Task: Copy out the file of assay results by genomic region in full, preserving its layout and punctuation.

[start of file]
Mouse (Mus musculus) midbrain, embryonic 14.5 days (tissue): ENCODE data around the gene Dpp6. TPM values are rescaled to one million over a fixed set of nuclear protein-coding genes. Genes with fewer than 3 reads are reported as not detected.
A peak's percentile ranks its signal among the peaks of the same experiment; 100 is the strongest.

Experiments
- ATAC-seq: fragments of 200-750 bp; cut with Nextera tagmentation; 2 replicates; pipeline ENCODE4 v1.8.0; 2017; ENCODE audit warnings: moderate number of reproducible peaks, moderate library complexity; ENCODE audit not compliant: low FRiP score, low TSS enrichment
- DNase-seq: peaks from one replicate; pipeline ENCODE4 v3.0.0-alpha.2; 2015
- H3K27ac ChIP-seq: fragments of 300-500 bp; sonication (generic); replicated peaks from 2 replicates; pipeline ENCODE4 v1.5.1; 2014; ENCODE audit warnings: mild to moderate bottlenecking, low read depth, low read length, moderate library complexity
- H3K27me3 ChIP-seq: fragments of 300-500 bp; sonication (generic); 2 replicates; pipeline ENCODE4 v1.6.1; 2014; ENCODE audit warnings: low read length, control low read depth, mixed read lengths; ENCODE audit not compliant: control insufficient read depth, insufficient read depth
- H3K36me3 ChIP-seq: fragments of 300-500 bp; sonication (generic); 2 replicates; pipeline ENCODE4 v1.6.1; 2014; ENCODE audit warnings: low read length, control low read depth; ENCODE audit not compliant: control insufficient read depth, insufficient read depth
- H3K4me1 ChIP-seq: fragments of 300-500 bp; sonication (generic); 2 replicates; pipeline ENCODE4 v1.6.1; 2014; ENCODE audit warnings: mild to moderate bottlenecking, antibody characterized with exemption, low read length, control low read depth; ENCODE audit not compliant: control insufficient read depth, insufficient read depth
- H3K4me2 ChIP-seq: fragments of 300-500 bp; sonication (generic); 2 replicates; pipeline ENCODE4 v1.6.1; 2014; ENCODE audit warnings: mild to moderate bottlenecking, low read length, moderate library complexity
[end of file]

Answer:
Mouse (Mus musculus) midbrain, embryonic 14.5 days (tissue): ENCODE data around the gene Dpp6. TPM values are rescaled to one million over a fixed set of nuclear protein-coding genes. Genes with fewer than 3 reads are reported as not detected.
A peak's percentile ranks its signal among the peaks of the same experiment; 100 is the strongest.

Experiments
- ATAC-seq: fragments of 200-750 bp; cut with Nextera tagmentation; 2 replicates; pipeline ENCODE4 v1.8.0; 2017; ENCODE audit warnings: moderate number of reproducible peaks, moderate library complexity; ENCODE audit not compliant: low FRiP score, low TSS enrichment
- DNase-seq: peaks from one replicate; pipeline ENCODE4 v3.0.0-alpha.2; 2015
- H3K27ac ChIP-seq: fragments of 300-500 bp; sonication (generic); replicated peaks from 2 replicates; pipeline ENCODE4 v1.5.1; 2014; ENCODE audit warnings: mild to moderate bottlenecking, low read depth, low read length, moderate library complexity
- H3K27me3 ChIP-seq: fragments of 300-500 bp; sonication (generic); 2 replicates; pipeline ENCODE4 v1.6.1; 2014; ENCODE audit warnings: low read length, control low read depth, mixed read lengths; ENCODE audit not compliant: control insufficient read depth, insufficient read depth
- H3K36me3 ChIP-seq: fragments of 300-500 bp; sonication (generic); 2 replicates; pipeline ENCODE4 v1.6.1; 2014; ENCODE audit warnings: low read length, control low read depth; ENCODE audit not compliant: control insufficient read depth, insufficient read depth
- H3K4me1 ChIP-seq: fragments of 300-500 bp; sonication (generic); 2 replicates; pipeline ENCODE4 v1.6.1; 2014; ENCODE audit warnings: mild to moderate bottlenecking, antibody characterized with exemption, low read length, control low read depth; ENCODE audit not compliant: control insufficient read depth, insufficient read depth
- H3K4me2 ChIP-seq: fragments of 300-500 bp; sonication (generic); 2 replicates; pipeline ENCODE4 v1.6.1; 2014; ENCODE audit warnings: mild to moderate bottlenecking, low read length, moderate library complexity